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Research on flipped-learning – the concept where first exposure to new material is done outside of class while applied learning activities and higher-order thinking is conducted in class – is expanding at an incredible pace. The goal of this post is to give a qualitative overview of  what the current literature does and does not say about flipped learning. Much of this work will reference studies and literature reviews conducted by Robert Talbert at Grand Valley State University, a prominent scholar in the field [1,2] (also see Refs. [3] and [4] for more in-depth definitions of flipped learning). 

Flipped-learning research has grown by approximately 60% each year since 2012 [2]. Most of it is conducted by faculty members who are using flipped learning in their own teaching, which means that the research is never far removed from the actual classroom experience. However, it also means that the authors are often not specialized in educational research and that the scope of the research is usually limited. In addition, the success of the techniques is often determined by course/exam grades, which are not necessarily the best metrics of learning. The other common measure is student surveys designed by the researchers for a particular study. More use of validated survey instruments would be better, more consistent, metrics to implement moving forward.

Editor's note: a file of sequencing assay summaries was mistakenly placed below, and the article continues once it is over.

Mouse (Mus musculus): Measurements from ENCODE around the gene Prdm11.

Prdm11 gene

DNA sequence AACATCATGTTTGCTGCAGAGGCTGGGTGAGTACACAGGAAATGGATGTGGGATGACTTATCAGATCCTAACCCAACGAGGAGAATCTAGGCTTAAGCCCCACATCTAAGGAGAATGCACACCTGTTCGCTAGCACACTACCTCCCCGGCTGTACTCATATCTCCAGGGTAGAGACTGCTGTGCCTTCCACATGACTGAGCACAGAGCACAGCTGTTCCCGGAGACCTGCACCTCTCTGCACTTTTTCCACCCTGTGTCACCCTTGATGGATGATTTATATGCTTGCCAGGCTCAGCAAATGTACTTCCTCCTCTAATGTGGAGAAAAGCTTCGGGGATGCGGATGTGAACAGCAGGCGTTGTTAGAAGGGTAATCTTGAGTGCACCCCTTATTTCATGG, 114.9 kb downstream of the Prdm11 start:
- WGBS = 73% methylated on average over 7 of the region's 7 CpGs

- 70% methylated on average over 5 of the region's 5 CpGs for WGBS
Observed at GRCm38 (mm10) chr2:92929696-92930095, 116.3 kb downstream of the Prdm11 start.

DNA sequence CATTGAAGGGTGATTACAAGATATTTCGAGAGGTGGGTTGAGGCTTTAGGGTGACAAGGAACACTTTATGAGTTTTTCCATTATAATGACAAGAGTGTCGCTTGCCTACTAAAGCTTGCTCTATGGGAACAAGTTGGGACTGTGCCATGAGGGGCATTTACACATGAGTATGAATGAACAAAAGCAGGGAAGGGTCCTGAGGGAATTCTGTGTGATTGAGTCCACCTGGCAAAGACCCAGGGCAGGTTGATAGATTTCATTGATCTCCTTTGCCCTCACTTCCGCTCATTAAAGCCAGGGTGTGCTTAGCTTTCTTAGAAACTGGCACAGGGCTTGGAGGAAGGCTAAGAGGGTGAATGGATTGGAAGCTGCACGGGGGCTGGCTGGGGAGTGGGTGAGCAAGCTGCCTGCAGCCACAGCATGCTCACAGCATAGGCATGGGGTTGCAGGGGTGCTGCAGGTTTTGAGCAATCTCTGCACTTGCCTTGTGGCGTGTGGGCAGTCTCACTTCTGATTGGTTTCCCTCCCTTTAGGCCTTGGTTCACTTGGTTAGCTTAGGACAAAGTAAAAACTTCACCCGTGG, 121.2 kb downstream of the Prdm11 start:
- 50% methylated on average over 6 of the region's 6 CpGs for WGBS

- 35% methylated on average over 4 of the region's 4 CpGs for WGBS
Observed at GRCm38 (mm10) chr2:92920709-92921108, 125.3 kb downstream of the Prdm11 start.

So, what does the literature say? In general, students in flipped-learning environments achieve higher scores than students in traditional settings, or else the differences are not statistically significant. These two outcomes seem to be about equally as common. Only rarely do you see students in flipped learning environments perform significantly worse. One of the most consistent results in the literature is that flipped learning is strongly correlated with improved class-meeting attendance; however, data on whether students actually partake in the pre-class activities are mixed and vary widely. The literature also indicates that students tend to show higher satisfaction with flipped learning compared to traditional methods; however, these positive views only tend to sink in over time. Frequent and transparent communication with students seems to be critical with regards to this topic.

The literature, or lack of literature, does not indicate any significant effect of: whether the course being flipped is introductory vs. advanced, whether the course is undergraduate vs. graduate, whether the number of students is small vs. large, whether all of the course is flipped vs. only part of it, or whether videos are used vs. not.

As the use of, and research regarding flipped learning continues to grow, many of these questions will inevitably be answered to a fuller degree. This means that the literature on the subject up to this point should certainly not be viewed as conclusive. However, this short article serves as a convenient recap for those thinking about implementing such techniques in the semesters to come.


[1] Talbert, R. (2017). Flipped Learning : a Guide for Higher Education Faculty. Sterling, Virginia : Stylus Publishing, LLC, 2017.

[2] Talbert, R. (2018). What Does the Research Say About Flipped Learning. http://rtalbert.org/what-does-the-research-say/

[3] O’Flaherty, J., & Phillips, C. (2015). The use of flipped classrooms in higher education: A scoping review. Internet and Higher Education, 25, 85–95.

[4] Bishop, J., & Verleger, M. (2013). The Flipped Classroom : A Survey of the Research. Proceedings of the Annual Conference of the American Society for Engineering Education, 6219.

Submitted by:

Carson Running

Ph.D. Candidate, Aerospace Engineering

University of Notre Dame

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